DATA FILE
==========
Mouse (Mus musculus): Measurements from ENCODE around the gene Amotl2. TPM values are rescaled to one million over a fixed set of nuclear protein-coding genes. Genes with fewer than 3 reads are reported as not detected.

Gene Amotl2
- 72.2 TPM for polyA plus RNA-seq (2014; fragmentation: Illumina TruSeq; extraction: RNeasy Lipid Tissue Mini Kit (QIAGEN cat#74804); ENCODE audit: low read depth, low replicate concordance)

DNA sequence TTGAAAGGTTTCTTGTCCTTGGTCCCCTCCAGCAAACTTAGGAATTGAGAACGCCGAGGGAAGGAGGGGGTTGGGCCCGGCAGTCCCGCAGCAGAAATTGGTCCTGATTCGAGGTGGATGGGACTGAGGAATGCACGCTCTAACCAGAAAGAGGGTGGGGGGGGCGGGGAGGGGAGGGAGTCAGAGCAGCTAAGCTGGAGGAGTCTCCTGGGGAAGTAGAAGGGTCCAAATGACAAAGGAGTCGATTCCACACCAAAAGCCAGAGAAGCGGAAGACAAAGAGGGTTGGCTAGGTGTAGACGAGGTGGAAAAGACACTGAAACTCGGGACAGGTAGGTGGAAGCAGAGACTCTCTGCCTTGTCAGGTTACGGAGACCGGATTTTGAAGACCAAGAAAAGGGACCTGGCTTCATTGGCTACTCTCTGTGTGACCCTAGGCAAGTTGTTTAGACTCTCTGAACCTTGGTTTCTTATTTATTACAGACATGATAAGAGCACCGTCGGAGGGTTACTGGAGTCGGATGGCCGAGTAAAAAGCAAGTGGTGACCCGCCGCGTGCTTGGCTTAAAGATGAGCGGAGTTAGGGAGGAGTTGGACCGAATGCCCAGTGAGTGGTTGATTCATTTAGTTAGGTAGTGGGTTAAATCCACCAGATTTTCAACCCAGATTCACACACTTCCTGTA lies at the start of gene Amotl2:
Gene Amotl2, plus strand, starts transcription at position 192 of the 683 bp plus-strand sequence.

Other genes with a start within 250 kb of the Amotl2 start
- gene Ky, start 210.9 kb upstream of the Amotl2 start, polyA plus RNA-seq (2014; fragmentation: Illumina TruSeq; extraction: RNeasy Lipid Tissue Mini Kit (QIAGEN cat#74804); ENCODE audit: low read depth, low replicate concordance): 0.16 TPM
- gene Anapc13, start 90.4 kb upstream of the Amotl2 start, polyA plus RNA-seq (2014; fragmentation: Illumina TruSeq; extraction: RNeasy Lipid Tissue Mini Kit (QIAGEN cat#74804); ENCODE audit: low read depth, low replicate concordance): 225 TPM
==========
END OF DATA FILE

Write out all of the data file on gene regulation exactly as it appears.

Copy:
Mouse (Mus musculus): Measurements from ENCODE around the gene Amotl2. TPM values are rescaled to one million over a fixed set of nuclear protein-coding genes. Genes with fewer than 3 reads are reported as not detected.

Gene Amotl2
- 72.2 TPM for polyA plus RNA-seq (2014; fragmentation: Illumina TruSeq; extraction: RNeasy Lipid Tissue Mini Kit (QIAGEN cat#74804); ENCODE audit: low read depth, low replicate concordance)

DNA sequence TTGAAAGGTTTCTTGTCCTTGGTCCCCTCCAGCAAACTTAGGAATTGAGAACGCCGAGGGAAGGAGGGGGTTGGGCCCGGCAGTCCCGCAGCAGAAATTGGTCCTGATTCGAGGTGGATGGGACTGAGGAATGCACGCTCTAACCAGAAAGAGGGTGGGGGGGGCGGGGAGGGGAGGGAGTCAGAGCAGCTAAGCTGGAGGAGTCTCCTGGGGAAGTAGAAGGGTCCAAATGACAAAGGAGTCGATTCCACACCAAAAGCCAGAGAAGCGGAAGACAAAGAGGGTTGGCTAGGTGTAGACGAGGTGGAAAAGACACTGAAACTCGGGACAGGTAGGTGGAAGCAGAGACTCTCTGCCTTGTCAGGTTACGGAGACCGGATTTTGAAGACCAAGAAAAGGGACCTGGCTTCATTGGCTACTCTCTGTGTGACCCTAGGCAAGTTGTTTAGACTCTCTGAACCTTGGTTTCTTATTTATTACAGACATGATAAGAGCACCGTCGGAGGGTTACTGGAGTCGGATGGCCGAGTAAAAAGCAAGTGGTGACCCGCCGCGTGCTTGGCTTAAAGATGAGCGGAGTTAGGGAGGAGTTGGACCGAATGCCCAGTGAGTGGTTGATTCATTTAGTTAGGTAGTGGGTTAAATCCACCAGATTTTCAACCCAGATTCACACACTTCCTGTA lies at the start of gene Amotl2:
Gene Amotl2, plus strand, starts transcription at position 192 of the 683 bp plus-strand sequence.

Other genes with a start within 250 kb of the Amotl2 start
- gene Ky, start 210.9 kb upstream of the Amotl2 start, polyA plus RNA-seq (2014; fragmentation: Illumina TruSeq; extraction: RNeasy Lipid Tissue Mini Kit (QIAGEN cat#74804); ENCODE audit: low read depth, low replicate concordance): 0.16 TPM
- gene Anapc13, start 90.4 kb upstream of the Amotl2 start, polyA plus RNA-seq (2014; fragmentation: Illumina TruSeq; extraction: RNeasy Lipid Tissue Mini Kit (QIAGEN cat#74804); ENCODE audit: low read depth, low replicate concordance): 225 TPM